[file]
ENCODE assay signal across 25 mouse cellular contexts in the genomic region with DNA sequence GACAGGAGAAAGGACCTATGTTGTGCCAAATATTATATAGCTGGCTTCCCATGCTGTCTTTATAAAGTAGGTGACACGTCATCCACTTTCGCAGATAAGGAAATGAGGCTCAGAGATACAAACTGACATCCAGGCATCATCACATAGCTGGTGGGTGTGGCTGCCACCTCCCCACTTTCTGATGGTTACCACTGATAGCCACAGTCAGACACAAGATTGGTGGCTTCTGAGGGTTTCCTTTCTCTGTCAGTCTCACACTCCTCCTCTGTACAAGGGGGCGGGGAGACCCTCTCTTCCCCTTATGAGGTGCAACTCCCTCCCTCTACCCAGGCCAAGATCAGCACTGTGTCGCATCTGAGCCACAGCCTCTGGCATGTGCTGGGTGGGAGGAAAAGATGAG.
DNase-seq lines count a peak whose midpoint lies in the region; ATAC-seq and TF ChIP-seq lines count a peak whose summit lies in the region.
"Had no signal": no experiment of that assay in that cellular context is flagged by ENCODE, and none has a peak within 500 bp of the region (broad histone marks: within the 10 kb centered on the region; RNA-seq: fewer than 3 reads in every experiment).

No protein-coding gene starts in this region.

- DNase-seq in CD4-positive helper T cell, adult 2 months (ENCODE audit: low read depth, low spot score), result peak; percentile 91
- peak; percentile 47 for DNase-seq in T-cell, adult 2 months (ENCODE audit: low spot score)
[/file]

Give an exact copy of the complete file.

ENCODE assay signal across 25 mouse cellular contexts in the genomic region with DNA sequence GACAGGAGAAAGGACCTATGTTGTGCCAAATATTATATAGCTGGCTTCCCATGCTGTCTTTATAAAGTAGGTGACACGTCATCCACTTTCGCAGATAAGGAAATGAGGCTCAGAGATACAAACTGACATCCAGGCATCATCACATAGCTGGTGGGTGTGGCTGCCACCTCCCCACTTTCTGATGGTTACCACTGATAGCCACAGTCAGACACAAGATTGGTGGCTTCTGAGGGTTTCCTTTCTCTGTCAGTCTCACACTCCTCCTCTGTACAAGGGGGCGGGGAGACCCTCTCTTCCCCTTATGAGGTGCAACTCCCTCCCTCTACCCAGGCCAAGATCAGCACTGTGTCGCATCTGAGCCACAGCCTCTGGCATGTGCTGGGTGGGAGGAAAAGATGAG.
DNase-seq lines count a peak whose midpoint lies in the region; ATAC-seq and TF ChIP-seq lines count a peak whose summit lies in the region.
"Had no signal": no experiment of that assay in that cellular context is flagged by ENCODE, and none has a peak within 500 bp of the region (broad histone marks: within the 10 kb centered on the region; RNA-seq: fewer than 3 reads in every experiment).

No protein-coding gene starts in this region.

- DNase-seq in CD4-positive helper T cell, adult 2 months (ENCODE audit: low read depth, low spot score), result peak; percentile 91
- peak; percentile 47 for DNase-seq in T-cell, adult 2 months (ENCODE audit: low spot score)